Ways & Means Democrats lament a lack of clarity after meeting with Lighthizer

Jun 7, 2018 Issues: Trade

Democrats on the House Ways & Means Committee are frustrated that a bipartisan meeting with U.S. Trade Representative Robert Lighthizer on Thursday did not yield clarity on range of issues, including next steps on China, NAFTA and the Section 232 tariffs on steel and aluminum.

Republicans on the panel said they too made their concerns about the Trump administration’s trade policy clear to Lighthizer during the closed-door session on Capitol Hill.

The ranking member of the Ways & Means trade subcommittee, Rep. Bill Pascrell (D-NJ), said after the meeting that the administration’s trade policy was more chaotic than clear.

“This is an appearance of clarity cloaked by total chaos,” Pascrell said. “I think [Lighthizer] sensed the frustration on both sides. I still believe he is a good negotiator if he’s allowed to do his job.”

“And we have major problems now, because we are distancing ourselves from out allies for no reason whatsoever,” Pascrell continued. “Not only in terms of the tariffs issue, that issue, but in terms of how we treat our allies compared to who we know the major culprit is in all of this: China.”

One source said Lighthizer opened the meeting by telling members of the committee that “change requires disruption.” The source said Lighthizer acknowledged concerns about the economic risks stemming from U.S. and retaliatory tariffs, but said it was clear that the USTR “would not be swayed on anything.”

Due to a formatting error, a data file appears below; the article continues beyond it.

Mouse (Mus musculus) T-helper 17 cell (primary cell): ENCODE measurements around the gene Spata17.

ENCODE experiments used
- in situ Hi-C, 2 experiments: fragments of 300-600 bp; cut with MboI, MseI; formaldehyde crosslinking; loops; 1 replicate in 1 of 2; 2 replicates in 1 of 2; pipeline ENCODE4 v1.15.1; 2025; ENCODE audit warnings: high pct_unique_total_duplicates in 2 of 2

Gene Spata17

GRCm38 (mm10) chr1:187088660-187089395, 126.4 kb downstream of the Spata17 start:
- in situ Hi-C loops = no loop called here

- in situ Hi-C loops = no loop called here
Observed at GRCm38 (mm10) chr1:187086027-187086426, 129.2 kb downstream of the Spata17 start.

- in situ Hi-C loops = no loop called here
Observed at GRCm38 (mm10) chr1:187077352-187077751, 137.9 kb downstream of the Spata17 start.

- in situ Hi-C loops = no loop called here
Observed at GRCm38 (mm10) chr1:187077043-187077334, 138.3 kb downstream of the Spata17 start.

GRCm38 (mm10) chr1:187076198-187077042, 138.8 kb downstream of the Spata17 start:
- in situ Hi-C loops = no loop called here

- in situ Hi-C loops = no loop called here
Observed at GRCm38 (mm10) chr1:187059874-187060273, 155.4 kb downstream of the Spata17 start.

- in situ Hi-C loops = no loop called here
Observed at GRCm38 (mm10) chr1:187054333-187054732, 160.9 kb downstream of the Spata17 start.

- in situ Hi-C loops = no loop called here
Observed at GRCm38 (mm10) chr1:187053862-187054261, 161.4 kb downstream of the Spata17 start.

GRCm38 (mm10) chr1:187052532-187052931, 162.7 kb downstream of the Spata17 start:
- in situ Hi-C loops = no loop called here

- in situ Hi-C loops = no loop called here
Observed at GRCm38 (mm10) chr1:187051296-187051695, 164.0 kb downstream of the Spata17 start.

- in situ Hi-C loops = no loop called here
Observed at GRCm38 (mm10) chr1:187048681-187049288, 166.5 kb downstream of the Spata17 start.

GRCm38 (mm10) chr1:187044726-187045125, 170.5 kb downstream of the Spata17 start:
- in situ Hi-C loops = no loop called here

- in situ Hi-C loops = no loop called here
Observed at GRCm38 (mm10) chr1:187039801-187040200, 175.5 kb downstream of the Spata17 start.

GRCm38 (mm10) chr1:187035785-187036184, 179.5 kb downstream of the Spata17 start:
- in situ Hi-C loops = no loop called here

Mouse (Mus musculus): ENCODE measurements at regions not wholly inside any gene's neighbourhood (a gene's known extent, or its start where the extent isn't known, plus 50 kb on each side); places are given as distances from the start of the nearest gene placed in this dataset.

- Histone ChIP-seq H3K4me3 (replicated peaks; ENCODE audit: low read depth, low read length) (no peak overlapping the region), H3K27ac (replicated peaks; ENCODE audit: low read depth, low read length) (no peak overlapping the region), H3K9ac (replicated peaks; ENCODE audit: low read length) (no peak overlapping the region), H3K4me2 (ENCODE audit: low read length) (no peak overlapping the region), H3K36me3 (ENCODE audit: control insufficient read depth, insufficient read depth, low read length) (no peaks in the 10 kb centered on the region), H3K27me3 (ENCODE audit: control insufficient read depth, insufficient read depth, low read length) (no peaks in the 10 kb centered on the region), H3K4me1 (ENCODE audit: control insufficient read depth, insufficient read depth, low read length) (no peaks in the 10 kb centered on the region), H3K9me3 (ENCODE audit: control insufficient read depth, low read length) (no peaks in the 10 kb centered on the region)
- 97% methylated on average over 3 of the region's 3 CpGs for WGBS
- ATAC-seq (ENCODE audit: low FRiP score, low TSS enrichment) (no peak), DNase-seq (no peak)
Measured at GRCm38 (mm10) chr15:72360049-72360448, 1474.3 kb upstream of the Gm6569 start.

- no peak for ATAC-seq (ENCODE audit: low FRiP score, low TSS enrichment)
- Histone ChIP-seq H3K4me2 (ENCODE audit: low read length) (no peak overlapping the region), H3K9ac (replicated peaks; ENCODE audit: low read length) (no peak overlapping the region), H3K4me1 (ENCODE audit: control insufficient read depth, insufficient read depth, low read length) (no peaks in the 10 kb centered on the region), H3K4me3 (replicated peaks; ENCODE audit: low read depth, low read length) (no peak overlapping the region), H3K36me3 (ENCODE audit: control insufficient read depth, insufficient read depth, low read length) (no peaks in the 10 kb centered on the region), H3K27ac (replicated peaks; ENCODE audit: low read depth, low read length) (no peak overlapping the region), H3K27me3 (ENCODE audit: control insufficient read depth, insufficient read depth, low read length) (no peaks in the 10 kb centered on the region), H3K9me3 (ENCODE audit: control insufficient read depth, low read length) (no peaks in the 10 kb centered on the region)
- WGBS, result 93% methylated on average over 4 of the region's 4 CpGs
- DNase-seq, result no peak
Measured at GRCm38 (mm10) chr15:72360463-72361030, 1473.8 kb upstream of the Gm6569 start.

That source added that complaints about “trade chaos” and what many lawmakers see as the lack of a clear trade strategy came from both sides of the aisle, and members were dismayed at the prospect of an unproductive G7 meeting set to take place Friday and Saturday in Canada.

Chairman Kevin Brady (R-TX) called the back-and-forth with Lighthizer a “good dialogue” overall, but reiterated concerns that some of the administration’s trade actions were misguided.

“My message remains the same: Our trade practices need to hit the right target, which is China and its unfair trade practices, not our allies, and certainly not Americans,” he said in a June 7 statement. “But the Administration’s recent actions don’t achieve that goal. I continue to urge the Administration to extend tariff exemptions to Canada, Mexico, the EU, and other important partners while fixing the broken product exclusion process needed by our manufacturers and workers to remain competitive.”

Brady also urged the administration to “stay at the table” in aiming to modernize NAFTA, which he said should include a binding dispute settlement mechanism and should not include an automatic sunset provision. Lighthizer has advocated doing away with investor-state dispute settlement and the inclusion of a five-year sunset clause.